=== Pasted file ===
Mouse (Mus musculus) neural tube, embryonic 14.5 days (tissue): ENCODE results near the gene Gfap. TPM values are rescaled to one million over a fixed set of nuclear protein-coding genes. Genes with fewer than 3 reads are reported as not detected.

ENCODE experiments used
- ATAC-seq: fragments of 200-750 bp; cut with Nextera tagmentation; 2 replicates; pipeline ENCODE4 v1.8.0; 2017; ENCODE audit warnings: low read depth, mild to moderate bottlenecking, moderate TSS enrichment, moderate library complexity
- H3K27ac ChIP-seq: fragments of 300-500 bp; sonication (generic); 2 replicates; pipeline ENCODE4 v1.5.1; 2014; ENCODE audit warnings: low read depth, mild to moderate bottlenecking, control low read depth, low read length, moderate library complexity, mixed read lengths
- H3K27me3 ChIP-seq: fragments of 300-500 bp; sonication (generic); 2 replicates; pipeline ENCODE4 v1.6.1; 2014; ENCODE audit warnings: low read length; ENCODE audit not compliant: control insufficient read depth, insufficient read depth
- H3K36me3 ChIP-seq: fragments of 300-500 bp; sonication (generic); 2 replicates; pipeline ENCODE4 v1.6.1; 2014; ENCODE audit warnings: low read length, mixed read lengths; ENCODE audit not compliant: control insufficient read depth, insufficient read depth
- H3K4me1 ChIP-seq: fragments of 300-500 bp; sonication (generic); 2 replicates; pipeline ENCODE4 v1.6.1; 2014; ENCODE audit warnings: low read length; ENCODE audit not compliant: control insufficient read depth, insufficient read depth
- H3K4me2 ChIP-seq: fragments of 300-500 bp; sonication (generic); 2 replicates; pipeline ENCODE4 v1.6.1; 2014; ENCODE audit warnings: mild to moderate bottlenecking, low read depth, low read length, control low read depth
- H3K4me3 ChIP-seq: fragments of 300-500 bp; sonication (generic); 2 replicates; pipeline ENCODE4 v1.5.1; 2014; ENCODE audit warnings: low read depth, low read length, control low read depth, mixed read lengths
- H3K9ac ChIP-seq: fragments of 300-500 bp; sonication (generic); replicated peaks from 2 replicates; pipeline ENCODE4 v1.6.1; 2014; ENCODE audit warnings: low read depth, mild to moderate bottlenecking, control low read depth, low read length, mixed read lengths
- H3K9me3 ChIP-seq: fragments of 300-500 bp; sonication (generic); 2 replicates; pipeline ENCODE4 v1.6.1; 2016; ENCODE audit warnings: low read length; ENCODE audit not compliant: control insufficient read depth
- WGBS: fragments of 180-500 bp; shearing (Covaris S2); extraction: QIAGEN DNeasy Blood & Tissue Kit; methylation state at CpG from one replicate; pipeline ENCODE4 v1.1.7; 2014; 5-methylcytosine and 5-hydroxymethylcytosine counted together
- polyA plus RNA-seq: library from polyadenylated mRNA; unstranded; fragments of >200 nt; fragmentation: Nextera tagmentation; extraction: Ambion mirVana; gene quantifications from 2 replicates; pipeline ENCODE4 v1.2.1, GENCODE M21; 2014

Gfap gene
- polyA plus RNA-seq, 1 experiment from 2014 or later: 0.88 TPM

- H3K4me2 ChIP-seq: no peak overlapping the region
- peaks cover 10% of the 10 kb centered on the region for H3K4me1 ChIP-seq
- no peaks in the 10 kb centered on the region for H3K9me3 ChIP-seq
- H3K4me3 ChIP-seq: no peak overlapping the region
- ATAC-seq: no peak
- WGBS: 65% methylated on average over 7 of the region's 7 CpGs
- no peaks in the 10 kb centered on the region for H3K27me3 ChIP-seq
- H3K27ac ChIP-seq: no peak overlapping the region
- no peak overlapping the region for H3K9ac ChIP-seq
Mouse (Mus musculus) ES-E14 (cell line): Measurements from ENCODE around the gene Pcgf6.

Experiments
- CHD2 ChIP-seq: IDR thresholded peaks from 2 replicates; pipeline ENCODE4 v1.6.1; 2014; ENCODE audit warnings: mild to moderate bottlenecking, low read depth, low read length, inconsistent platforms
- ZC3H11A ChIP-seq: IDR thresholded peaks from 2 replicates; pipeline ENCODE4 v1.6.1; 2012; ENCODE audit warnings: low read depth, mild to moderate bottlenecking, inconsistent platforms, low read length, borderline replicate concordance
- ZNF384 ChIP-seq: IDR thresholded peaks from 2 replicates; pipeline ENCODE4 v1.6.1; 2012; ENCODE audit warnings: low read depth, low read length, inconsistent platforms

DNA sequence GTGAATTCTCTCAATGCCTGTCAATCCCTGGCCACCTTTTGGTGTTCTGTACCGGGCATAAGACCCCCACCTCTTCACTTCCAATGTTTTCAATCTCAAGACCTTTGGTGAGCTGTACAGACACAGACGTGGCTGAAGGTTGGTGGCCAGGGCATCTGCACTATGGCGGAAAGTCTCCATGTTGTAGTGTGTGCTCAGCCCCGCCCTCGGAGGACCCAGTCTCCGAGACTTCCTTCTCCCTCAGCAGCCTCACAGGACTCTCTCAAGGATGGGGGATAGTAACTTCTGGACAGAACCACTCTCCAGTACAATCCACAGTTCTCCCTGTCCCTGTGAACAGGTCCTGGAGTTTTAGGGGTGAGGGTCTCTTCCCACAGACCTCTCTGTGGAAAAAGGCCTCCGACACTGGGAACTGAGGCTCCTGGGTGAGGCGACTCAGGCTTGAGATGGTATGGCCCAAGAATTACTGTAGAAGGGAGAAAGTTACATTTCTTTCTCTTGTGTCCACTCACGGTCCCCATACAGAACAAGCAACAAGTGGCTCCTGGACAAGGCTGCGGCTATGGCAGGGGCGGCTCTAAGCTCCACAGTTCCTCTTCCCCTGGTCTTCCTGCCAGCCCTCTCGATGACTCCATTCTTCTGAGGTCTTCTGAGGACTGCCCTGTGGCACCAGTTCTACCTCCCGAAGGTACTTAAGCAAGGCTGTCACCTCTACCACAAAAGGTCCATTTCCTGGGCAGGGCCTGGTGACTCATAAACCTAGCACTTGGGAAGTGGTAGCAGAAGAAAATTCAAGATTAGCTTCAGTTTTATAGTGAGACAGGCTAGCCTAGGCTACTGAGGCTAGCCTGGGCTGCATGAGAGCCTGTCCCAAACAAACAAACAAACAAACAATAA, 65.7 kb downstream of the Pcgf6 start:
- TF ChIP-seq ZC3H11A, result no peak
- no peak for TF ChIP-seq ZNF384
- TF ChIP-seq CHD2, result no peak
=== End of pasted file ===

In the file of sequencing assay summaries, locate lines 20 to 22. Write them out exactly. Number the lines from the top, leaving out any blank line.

- ATAC-seq: no peak
- WGBS: 65% methylated on average over 7 of the region's 7 CpGs
- no peaks in the 10 kb centered on the region for H3K27me3 ChIP-seq